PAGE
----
Today, I went to the Ballard Market.
If only I'd been carrying my camera! There were organic carrots, beets, and onions, flats of peaches and nectarines, berries of all kinds, and heirloom tomatoes in all shapes, colors, and sizes (we saw one the size of a softball). Emilia stuffed her shopping bag with romaine lettuce, zucchini, carrots, cute little beets, and pints of raspberries and blackberries. We sampled albacore tuna jerky (yum), pluots, and a bunch of sauces and spice rubs. Handmade fennel and ricotta ravioli were very tempting (maybe next week). I think the best thing about the market, though, was the variety of friendly Ballardites and visitors shopping there. Hippies, yuppies, indie-rockers, and moms and dads with little kids were all out enjoying the vegetables and sun.
It seems that Ballard is the perfect neighborhood. It has a Sunday farmers' market. It has the Tractor Tavern and a Sonic Boom record store. It has Madame K's pizza. It even has a Than Brothers pho place. I wonder if they make "I Heart Ballard" t-shirts.
Part II: Arugulicious
I've been thinking a lot about arugula lately. I keep going back to browse the 312 Epicurious hits that result from a search on "arugula," and I've been wondering how on earth I could make an arugula pesto when my kitchen doesn't include a food processor, blender, or even a mortar and pestle.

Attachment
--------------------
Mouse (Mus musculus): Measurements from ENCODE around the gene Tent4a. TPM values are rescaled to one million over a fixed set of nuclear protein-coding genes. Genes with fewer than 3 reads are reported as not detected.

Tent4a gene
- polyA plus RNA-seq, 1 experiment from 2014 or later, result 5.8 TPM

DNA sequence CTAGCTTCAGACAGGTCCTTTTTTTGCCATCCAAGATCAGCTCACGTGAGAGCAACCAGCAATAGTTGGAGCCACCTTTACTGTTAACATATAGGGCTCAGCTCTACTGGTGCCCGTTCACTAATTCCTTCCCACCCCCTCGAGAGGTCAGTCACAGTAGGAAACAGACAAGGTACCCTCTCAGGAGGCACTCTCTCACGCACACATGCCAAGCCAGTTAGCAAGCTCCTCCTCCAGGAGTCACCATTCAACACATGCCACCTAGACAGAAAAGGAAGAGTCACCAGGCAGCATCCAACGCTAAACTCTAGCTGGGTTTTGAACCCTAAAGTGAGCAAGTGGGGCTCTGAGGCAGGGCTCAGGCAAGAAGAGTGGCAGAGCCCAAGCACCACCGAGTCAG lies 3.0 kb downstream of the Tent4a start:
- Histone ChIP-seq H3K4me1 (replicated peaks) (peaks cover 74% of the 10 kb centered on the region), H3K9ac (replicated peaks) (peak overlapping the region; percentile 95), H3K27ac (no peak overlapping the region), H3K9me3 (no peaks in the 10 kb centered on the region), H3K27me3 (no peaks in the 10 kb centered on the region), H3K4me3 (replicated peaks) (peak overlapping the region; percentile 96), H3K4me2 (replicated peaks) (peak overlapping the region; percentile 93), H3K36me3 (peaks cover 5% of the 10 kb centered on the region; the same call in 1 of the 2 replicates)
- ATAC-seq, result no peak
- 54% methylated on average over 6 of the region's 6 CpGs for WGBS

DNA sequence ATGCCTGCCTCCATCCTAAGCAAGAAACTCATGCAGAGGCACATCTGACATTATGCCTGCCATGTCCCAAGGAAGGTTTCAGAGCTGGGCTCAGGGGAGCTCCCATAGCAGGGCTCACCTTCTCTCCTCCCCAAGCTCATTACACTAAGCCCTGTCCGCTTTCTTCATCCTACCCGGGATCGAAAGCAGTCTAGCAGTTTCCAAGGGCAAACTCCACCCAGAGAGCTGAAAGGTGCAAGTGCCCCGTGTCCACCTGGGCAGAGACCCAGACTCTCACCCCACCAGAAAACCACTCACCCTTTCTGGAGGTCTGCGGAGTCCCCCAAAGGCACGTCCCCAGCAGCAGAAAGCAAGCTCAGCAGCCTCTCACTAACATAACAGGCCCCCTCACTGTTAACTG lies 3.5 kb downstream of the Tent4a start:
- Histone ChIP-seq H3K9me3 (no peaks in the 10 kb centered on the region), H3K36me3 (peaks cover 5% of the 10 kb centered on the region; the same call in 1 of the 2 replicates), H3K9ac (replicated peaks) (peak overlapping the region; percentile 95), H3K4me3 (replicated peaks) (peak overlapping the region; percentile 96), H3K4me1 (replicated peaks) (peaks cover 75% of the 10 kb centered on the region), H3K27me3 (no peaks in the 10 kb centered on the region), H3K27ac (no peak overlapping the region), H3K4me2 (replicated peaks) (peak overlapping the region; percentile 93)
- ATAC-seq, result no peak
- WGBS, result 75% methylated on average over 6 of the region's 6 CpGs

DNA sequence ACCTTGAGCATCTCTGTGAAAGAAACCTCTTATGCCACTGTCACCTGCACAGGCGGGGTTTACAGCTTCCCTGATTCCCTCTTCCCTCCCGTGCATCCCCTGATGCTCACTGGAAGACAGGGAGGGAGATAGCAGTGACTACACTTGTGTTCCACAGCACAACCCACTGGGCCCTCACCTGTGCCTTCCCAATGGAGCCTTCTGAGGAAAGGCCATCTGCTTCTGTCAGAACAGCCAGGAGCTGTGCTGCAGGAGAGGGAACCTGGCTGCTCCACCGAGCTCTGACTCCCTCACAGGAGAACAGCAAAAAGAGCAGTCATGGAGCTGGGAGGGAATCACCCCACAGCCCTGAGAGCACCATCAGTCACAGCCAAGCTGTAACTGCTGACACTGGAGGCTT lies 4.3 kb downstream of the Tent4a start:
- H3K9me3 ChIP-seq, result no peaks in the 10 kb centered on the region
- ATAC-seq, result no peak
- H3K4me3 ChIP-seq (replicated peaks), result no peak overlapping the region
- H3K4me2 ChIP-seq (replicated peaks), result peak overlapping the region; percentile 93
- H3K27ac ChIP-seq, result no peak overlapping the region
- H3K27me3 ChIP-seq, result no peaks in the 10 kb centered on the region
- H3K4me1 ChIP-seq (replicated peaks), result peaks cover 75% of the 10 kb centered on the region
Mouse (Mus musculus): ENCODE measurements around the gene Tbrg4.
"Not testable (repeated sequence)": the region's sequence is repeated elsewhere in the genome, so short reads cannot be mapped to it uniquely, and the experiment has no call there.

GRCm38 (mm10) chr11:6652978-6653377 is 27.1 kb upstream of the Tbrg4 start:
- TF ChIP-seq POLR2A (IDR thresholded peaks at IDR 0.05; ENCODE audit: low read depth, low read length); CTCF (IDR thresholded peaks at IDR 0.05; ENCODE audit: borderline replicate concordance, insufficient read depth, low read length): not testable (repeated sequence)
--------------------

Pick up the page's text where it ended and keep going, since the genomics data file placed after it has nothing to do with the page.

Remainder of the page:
Yesterday, I couldn't take it anymore, and bought a nice big bag of it at Trader Joe's, along with a big ol' chunk of Parmigiano. The result was a very satisfying Saturday-night dinner. And the obsession continued this morning at Volterra, where we stopped for brunch before visiting the market. The prosciutto and mozzarella frittata looked good enough on its own, but once I noticed that it was topped with baby arugula, I was sold. Arugula and prosciutto, an unbeatable team!
Having just eaten a panino with (you guessed it) arugula and Parmigiano for dinner, I still have almost an entire bag of the green stuff sitting in my fridge. Any suggestions?
The dregs of a box of penne (I have no idea -- maybe 4 or 5 oz?)
1 handful baby arugula leaves
While the pasta is cooking, chop up your arugula. I used that fancy-schmancy chiffonade cut that's always popping up in Food Network cooking shows. (Roll up a bunch of leaves into a small cigar shape, then take your knife and slice thinly. It should look ribbony, and it's kind of fun to do.) Grate as much Parmigiano as you need (I used a lot). When the pasta is done, drain it and return it to the pot. Add the arugula and enough olive oil to make it easy to mix. Mix. Add some cheese and mix again. Top with lots of cheese. I let this cool for a while, so it was room temperature when I ate it, and it was just right!
posted by shan at 1:24 PM;